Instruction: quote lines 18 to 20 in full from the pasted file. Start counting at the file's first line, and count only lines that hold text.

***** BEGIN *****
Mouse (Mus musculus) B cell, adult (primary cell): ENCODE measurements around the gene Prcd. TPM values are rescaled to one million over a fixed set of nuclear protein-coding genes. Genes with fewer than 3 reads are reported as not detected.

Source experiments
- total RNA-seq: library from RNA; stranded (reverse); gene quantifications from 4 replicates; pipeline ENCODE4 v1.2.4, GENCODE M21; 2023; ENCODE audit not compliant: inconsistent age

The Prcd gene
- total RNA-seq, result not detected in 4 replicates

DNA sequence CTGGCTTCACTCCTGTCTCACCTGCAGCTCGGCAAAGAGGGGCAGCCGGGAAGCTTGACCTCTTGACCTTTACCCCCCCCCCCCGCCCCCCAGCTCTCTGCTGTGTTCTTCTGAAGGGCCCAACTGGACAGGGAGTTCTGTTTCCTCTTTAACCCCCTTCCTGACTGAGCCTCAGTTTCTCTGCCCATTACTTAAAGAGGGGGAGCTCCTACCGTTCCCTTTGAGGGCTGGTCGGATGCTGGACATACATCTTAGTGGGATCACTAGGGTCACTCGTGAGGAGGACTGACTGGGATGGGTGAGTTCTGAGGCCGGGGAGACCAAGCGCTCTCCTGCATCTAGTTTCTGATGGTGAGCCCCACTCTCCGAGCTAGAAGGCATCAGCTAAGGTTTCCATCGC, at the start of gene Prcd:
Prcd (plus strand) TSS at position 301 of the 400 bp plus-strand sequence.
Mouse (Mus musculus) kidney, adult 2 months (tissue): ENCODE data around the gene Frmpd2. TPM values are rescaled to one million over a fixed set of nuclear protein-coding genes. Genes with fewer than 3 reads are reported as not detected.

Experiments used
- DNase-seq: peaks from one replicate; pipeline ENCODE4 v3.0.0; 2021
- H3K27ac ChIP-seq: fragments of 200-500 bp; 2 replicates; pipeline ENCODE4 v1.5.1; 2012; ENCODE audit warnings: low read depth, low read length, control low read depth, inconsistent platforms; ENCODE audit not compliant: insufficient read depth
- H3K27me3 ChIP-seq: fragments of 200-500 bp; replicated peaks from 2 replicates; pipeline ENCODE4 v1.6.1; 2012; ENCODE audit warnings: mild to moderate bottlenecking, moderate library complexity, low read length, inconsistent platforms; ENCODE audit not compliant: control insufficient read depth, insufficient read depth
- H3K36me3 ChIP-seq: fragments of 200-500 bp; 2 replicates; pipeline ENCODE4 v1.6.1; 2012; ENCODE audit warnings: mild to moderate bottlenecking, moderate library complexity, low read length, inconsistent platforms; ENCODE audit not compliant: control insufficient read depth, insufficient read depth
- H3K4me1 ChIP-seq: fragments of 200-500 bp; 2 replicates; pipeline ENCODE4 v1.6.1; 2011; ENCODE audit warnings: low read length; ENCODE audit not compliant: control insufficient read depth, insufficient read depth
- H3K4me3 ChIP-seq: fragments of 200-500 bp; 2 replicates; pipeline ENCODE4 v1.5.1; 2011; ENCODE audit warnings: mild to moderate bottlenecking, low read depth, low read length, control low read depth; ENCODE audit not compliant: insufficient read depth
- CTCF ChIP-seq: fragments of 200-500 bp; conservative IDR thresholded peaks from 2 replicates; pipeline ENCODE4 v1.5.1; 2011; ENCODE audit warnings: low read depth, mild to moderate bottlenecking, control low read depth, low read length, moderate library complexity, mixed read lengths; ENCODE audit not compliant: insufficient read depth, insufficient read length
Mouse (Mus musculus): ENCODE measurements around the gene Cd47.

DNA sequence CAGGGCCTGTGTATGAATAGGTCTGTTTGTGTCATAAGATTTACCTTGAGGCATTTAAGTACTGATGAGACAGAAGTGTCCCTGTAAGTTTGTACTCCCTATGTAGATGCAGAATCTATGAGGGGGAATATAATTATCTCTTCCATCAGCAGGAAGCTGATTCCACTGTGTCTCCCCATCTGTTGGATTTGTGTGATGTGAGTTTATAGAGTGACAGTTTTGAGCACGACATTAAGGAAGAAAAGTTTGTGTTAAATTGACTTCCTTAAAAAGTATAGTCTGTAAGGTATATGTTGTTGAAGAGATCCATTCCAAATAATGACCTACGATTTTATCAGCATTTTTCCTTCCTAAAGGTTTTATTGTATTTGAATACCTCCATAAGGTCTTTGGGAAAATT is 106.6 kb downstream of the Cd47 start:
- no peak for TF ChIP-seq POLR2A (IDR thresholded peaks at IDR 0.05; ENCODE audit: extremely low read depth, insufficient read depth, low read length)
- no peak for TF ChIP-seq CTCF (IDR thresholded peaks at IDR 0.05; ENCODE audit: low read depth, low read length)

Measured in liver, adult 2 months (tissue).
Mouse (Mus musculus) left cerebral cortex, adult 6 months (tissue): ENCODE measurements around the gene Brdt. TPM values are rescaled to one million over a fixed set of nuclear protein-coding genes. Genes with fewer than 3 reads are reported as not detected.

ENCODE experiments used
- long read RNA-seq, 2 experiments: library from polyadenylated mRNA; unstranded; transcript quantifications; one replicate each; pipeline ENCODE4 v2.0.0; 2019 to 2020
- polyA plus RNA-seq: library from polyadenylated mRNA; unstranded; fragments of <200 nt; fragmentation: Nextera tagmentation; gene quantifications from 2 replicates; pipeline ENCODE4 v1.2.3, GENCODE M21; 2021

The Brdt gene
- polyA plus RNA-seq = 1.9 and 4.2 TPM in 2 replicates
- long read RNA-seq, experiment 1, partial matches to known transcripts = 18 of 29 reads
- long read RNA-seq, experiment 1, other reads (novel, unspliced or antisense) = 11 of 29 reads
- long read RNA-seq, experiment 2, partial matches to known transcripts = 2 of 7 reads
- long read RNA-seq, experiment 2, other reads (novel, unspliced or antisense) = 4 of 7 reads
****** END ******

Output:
DNA sequence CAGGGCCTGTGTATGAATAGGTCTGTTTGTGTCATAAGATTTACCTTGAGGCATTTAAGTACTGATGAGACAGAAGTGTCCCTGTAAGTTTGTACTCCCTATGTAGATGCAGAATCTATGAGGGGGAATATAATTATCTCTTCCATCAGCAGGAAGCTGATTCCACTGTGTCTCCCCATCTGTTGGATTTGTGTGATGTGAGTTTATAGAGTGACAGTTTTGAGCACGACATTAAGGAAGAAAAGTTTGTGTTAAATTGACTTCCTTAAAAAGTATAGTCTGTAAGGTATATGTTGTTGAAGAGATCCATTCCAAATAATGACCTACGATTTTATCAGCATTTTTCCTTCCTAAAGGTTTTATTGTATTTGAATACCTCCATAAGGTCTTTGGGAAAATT is 106.6 kb downstream of the Cd47 start:
- no peak for TF ChIP-seq POLR2A (IDR thresholded peaks at IDR 0.05; ENCODE audit: extremely low read depth, insufficient read depth, low read length)
- no peak for TF ChIP-seq CTCF (IDR thresholded peaks at IDR 0.05; ENCODE audit: low read depth, low read length)